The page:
Kishinev – Capital of the republic of Moldova, part of the former Soviet Union, became a flourishing Jewish center in the 18th century, when the growing economy presented new commercial and industrial opportunities. By the turn of the century Jews owned a score of factories employing thousands of Jewish workers; there were 16 Jewish schools with 2,100 students, and 70 synagogues.
The name Kishinev, however, was thrust into the consciousness of the world on Easter Day, 1903 when 49 Jews were massacred by frenzied mobs. Hundreds more were seriously injured; thousands were left homeless and property damage was measured in millions of gold rubles. Public outrage was expressed in protests that echoed throughout every civilized capital of the world. In 1905 Kishinev was again the scene of unspeakable horror and violent death when a second pogrom claimed the lives of another 19 Jews. The Jewish community was shaken to its foundations, and a flood of emigration began, which continued through the interim war years. All the while, government endorsed anti-Semitic propaganda stirred the never extinguished embers of anti-Jewish hatred.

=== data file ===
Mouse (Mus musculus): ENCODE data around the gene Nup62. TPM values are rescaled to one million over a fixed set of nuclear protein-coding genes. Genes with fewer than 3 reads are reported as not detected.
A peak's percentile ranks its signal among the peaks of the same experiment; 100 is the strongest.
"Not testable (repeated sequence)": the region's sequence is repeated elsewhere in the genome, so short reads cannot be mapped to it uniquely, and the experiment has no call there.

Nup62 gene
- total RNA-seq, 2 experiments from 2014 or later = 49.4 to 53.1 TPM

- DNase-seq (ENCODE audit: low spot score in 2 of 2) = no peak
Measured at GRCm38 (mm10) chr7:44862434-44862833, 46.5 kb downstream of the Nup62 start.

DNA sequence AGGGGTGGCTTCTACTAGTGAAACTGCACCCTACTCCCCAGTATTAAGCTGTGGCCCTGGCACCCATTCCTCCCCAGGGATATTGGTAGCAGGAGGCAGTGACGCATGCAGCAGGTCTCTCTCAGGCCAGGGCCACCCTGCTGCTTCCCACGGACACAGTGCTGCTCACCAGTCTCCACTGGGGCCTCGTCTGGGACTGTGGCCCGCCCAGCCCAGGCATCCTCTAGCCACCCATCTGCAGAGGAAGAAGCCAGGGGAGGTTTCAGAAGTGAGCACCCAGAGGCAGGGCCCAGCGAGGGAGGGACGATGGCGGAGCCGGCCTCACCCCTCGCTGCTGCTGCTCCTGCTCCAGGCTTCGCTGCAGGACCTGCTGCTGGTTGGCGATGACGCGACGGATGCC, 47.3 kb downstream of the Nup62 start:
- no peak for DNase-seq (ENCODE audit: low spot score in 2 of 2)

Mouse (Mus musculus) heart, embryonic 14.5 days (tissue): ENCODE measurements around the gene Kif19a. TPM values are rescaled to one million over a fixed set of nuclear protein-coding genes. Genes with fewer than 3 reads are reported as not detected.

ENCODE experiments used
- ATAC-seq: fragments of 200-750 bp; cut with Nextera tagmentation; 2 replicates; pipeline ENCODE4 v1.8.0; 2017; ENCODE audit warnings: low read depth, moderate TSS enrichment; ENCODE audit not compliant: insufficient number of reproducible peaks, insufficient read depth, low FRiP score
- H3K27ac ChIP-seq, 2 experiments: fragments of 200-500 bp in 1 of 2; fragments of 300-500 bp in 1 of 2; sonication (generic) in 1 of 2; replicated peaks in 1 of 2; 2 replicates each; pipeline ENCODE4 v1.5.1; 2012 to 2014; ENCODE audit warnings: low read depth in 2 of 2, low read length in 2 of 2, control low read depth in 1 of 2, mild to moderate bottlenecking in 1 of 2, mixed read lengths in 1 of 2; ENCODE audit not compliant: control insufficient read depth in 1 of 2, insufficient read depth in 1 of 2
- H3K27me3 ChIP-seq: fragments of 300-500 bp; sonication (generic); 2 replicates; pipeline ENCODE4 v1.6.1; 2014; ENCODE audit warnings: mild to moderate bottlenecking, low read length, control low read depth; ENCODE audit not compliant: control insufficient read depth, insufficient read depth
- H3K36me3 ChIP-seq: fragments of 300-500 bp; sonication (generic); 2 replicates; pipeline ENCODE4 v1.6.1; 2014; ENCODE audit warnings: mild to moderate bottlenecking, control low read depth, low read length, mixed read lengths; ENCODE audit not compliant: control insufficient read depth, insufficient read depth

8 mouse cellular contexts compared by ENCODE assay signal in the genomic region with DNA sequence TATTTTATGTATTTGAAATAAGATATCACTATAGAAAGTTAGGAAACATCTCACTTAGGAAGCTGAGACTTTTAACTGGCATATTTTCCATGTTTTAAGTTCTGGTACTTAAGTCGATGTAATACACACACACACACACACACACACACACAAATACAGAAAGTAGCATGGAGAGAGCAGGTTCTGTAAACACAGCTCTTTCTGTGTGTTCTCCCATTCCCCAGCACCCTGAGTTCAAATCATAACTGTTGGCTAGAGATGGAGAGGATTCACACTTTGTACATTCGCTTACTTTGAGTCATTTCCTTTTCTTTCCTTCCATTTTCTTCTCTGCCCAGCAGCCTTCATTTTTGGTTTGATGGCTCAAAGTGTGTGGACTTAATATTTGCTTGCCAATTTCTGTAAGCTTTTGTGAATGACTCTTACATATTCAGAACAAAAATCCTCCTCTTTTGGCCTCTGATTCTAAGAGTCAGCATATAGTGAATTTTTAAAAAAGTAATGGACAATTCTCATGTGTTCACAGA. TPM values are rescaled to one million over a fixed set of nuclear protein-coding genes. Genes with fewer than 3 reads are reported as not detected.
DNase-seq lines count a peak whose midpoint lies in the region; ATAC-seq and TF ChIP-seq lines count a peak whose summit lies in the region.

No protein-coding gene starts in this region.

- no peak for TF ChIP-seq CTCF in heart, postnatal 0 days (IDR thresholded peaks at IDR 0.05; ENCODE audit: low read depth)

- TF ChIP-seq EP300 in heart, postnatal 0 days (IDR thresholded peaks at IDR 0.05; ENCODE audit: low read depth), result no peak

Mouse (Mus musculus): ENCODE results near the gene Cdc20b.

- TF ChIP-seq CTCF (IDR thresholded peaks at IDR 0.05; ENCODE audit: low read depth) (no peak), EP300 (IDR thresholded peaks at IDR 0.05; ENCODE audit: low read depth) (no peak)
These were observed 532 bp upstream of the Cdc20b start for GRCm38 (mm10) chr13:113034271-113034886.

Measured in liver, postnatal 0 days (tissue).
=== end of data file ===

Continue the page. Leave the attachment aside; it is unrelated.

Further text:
The devastation of the Jewish community of Kishinev was completed by the bestial Nazis and their enthusiastic Moldavian cohorts, who annihilated some 53,000 of the 65,000 Jewish inhabitants of the city. Communism brought ever more difficult restrictions to the remaining Jews: In 1961, bar mitzvahs were forbidden; 1964, all Synagogues were closed, except one – the one which is used today; Jews were harassed and imprisoned on trumped up charges. Life for the Jews of Kishinev was bleak indeed. Today, the name Kishinev conjures up entirely different images – those of tremendous hope and rebirth.
The Kishinev Pogrom 1903
Grave of Rabbi Tzirlson
The Kishinev Synagogue Today